This paper focuses on the dynamics of cross-correlations and conditional risk premia.
Return correlations between assets with different amounts of cash-flow risk exhibit substantial variation over time. This paper argues that this variation in correlations is likely to manifest in the assets’ risk premia, however, the sources of risk premia and time-variation in correlations in financial markets are not yet well understood. This paper attempts to discover the economic mechanisms that drive risk premia on different asset classes.
The author specify two technologies with different amounts of capital risk and adjustment costs to investment. The two technologies can be considered as low-risk companies and hi-risk companies.
When one technology has a good shock, investors want to rebalance towards the other technology. However, they face adjustment costs, which drives up the price of the technology with no shock. This mechanism is called rebalancing, which produces a positive correlation between returns on the two technologies, even when they have different cash flows (similar to Cochrane et al 2008’s “two trees”).
The model also features another mechanism: flight-to-safety effect as a result of the time-varying risk-aversion that investors move from the riskier to the less risky technology, which produces a negative correlation between returns on the two technologies.
The authors argues that when risk aversion is high, the flight-to-safety mechanism dominates, driving the correlation between bond and stock returns and real bond risk premium negative; when risk aversion is low, the rebalancing mechanism dominants and results in a positive correlation between bond and stock return and a positive term premium.
Rebalancing relies on slow physical capital reallocation and thus drives low frequency dynamics. Flight-to-safety operates at higher frequencies and drives most of the variation in financial variables in the model.
Therefore rebalancing and flight-to-safety result in time-varying correlation between returns on assets with different amounts of cash-flow risk, that potentially changes sign, even when their cash flows are independent.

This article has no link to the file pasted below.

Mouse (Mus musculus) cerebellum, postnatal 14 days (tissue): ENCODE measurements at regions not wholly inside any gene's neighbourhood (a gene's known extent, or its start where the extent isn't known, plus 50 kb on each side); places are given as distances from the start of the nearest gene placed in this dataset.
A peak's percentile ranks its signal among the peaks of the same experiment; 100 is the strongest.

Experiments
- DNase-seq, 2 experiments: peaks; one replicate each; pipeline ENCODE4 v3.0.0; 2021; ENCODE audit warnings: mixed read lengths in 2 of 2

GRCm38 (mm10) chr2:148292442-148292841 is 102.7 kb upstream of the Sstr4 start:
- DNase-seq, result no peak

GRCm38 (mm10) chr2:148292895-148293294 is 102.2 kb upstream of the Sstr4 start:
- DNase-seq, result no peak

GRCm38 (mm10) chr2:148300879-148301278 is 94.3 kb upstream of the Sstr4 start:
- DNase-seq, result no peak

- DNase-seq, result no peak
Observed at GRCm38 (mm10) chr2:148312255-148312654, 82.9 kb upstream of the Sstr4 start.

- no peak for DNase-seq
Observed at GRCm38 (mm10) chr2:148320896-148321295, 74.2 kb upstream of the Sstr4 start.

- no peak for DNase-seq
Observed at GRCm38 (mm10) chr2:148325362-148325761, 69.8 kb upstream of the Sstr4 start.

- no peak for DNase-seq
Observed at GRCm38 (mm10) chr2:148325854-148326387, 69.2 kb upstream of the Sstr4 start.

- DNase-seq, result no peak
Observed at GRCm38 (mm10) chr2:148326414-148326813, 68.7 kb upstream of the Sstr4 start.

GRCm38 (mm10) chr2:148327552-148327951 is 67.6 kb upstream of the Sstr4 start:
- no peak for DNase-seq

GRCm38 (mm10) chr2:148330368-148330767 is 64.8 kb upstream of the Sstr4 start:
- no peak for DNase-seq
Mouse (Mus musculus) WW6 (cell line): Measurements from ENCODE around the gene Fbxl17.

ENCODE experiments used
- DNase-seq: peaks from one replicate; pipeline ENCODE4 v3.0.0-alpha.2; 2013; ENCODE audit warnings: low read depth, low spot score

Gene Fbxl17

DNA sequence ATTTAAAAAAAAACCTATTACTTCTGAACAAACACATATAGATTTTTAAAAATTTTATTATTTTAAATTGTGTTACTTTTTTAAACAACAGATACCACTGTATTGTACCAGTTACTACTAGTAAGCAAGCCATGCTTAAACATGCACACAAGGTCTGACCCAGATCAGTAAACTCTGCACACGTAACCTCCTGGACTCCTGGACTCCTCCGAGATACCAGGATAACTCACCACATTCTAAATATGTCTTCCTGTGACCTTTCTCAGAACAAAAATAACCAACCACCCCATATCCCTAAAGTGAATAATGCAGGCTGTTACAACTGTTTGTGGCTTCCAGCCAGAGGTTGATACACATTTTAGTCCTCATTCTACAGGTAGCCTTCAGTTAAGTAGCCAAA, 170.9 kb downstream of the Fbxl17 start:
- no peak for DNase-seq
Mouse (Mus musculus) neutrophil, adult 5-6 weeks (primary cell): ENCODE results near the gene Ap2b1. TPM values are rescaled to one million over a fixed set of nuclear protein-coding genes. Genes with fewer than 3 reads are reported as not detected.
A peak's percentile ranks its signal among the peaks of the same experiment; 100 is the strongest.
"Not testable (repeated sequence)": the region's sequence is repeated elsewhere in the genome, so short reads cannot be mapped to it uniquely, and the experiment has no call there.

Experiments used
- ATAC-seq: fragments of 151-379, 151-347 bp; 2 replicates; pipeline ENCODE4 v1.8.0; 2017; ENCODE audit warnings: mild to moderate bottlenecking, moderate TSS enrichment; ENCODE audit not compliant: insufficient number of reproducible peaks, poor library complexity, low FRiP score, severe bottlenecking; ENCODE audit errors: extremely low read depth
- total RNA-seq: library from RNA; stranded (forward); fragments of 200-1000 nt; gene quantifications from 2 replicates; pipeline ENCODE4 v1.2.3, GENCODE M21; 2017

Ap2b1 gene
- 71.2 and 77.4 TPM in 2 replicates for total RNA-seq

This paper also shows empirical and model-implied proxies for risk aversion, which is measured through credit spreads, VIX, investors fear index by Bollerslev and Todorow (2011).
Model: General Equilibrium Model
Abstract: I use a general equilibrium model to jointly explain the time-variation in real bond and stock risk premia along with time-variation in the comovement of realized returns. The model features multiple investment technologies and produces stock and real bond return correlation which changes both in magnitude and sign. The model also delivers a time-varying real term premium that changes sign. I find that changes in investors’ appetite for risk are an important source of variation in asset prices. In response to this shock, the term premium and the stock risk premium move in opposite directions. Real default-free bonds are good hedges against an increase in stock discount rates. When the level of stock discount rates is high, the bond risk premium and bond-stock correlations are negative (and vice versa). An empirical ICAPM with shocks to discount rates as a factor jointly prices the cross-section of bonds (by maturity) and stock portfolios (value, size, momentum).
The author: Serhiy Kozak, Booth School of Business and Department of Economics, University of Chicago http://home.uchicago.edu/skozak/